Cooking with Dried Beans
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“I must be a gambler at heart. Growing beans is the biggest gamble in farming. We don’t need to go to Vegas, that’s for sure,” says Randy Hampshire of Hampshire Farms. Randy harvested 22 tons of Great Northerns last fall but had hoped to harvest double that amount. “You never know with beans—they don’t handle high temperatures well.”
Although the climate in their area (near Kingston, in Michgan’s “thumb”) is perfect for growing, dried bean production has slowed in recent years. “We lost out to China long ago,” says Shirley Hampshire. And even finding seed for Great Northerns has proved difficult: “The seed we acquired was two years old and came in by freight from Washington State. We didn’t even know for sure it would come up.”
But farming flows like an addiction in Randy’s and Shirley’s blood. Now farming is in their kids’ blood, too. Daughter Amalie, 22, son Brandon, 21, and Brandon’s girlfriend Heather help Randy and Shirley on Hampshire Farms’ 200 cultivated acres.
“We’ve grown organic split peas, pinto, black turtle, soy, adzuki, navy, garbanzo and dark red kidney beans,” says Randy. “I decided to focus on Great Northerns (shown at left) last year. I like to have a niche—no one else grows them here.”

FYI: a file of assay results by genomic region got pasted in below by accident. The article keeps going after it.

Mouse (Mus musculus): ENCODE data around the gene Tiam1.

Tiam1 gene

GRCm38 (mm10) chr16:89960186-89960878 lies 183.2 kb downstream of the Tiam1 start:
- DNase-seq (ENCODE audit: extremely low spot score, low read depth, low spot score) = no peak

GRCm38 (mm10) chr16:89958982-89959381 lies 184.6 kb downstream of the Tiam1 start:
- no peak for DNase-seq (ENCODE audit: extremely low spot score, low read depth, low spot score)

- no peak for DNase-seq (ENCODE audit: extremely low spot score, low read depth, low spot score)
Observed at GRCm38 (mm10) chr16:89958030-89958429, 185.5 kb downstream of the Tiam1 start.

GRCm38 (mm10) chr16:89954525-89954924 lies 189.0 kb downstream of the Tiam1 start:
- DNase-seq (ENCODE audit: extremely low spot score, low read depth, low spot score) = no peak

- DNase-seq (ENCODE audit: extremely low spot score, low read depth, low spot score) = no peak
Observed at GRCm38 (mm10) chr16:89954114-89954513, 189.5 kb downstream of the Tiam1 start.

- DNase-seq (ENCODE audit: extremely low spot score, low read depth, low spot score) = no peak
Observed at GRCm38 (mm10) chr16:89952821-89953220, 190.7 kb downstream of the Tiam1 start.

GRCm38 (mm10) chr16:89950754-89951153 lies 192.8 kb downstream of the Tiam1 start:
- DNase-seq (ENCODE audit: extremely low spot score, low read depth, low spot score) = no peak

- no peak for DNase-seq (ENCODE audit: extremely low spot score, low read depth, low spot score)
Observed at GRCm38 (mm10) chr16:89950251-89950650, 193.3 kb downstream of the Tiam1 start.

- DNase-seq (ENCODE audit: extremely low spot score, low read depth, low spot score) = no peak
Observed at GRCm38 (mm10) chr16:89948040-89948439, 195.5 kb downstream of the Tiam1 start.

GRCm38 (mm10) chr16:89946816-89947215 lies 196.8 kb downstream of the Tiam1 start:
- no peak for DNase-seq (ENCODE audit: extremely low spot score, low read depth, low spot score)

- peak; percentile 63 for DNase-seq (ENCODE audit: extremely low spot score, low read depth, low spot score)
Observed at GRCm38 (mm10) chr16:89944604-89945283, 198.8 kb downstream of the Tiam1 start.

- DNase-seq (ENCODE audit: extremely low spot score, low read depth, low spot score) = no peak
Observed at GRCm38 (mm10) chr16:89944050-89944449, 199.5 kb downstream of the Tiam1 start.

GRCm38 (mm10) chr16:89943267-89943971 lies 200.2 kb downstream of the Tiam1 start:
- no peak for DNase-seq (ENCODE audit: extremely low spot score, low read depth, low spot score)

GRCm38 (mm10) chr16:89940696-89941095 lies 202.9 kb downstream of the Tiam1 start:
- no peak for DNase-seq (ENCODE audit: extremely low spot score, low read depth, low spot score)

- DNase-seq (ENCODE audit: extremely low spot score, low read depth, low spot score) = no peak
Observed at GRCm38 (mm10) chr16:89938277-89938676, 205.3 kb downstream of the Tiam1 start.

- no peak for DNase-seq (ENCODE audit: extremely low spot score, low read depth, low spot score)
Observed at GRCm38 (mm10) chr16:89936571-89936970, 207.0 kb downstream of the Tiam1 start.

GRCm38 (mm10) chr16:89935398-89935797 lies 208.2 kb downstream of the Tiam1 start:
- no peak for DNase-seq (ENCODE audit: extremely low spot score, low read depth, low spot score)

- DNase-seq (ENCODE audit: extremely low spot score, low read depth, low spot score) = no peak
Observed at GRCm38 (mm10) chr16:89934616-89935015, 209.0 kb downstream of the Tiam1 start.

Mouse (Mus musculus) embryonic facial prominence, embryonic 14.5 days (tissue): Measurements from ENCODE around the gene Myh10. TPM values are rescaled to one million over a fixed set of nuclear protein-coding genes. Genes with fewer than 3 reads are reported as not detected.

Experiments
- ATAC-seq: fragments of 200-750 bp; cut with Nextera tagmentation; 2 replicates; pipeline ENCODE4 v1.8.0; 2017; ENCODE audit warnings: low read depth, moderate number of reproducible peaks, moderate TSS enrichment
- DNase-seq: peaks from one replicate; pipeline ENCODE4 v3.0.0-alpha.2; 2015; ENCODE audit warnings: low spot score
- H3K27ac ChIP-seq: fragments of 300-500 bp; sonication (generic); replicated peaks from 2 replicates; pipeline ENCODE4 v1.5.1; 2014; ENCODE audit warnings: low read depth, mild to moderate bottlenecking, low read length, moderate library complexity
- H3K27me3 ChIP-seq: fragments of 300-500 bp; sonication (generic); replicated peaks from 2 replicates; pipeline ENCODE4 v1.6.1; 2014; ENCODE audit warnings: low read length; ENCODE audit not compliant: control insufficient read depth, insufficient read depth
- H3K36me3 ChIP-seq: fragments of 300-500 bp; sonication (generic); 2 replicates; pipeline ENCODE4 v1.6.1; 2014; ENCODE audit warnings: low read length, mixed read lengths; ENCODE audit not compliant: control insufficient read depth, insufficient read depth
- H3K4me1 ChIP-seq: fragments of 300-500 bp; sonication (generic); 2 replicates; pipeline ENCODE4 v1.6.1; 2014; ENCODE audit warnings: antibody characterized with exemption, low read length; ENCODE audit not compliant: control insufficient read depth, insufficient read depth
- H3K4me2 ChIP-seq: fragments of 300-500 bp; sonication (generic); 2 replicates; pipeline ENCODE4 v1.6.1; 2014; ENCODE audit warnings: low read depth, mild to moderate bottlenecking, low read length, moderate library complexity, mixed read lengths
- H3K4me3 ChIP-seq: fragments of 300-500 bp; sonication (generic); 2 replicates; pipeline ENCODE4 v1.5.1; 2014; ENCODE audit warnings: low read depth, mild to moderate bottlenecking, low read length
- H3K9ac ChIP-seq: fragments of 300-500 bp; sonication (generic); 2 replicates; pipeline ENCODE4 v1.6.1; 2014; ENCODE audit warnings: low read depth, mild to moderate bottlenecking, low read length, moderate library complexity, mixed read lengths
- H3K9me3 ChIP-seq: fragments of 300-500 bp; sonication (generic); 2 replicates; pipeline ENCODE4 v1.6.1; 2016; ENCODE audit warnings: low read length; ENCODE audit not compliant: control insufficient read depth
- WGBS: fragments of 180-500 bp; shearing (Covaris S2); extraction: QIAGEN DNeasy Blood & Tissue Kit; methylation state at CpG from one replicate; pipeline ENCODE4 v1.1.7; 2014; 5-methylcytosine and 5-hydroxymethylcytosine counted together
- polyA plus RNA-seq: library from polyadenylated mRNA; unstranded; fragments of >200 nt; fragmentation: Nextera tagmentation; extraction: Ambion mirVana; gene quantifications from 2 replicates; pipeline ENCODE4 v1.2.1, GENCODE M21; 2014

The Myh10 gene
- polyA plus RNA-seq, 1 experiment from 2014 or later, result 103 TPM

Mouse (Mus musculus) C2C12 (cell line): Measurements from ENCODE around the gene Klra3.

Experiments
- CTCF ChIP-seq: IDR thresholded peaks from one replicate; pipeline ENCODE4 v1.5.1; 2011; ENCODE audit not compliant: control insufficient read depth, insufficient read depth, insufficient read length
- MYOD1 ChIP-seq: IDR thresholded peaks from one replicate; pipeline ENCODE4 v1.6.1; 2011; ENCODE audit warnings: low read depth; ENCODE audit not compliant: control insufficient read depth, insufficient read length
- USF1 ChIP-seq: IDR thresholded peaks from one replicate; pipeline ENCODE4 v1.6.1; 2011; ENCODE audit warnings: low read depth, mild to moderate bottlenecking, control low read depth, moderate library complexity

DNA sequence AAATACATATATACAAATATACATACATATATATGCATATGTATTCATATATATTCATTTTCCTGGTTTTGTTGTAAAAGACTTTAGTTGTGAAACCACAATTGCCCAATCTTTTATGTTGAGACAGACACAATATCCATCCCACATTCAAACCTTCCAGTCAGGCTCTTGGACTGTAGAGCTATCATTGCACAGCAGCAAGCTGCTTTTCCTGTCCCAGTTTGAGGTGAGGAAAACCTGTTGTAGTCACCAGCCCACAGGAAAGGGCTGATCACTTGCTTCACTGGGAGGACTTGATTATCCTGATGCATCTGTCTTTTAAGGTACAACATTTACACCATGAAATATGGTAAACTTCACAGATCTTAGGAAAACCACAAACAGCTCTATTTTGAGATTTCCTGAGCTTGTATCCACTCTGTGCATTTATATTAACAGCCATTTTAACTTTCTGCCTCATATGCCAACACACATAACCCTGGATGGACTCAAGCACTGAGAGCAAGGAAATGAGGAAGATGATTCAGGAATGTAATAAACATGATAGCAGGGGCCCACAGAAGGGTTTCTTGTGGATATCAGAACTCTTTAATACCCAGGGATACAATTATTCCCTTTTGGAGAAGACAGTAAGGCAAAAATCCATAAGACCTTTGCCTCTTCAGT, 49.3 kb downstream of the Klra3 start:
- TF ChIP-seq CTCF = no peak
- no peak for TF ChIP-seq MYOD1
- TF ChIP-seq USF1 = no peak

Tips for cooking dry beans
- Pick through and discard moldy beans and stones.
- Wash beans well.
- You can soak dry beans in two way: 8 hours in lots of cold water or by bringing them to a boil, turning off the heat, covering and allowing them to sit for 1 hour.
- For hard water, add 1/2 teaspoon sea salt to soaking water for tender beans.
- Always drain soaking water and bring beans to a boil in fresh, cold water.
- Cook beans until tender, about 45 minutes to 1 hour.
—by Nancy Krcek Allen
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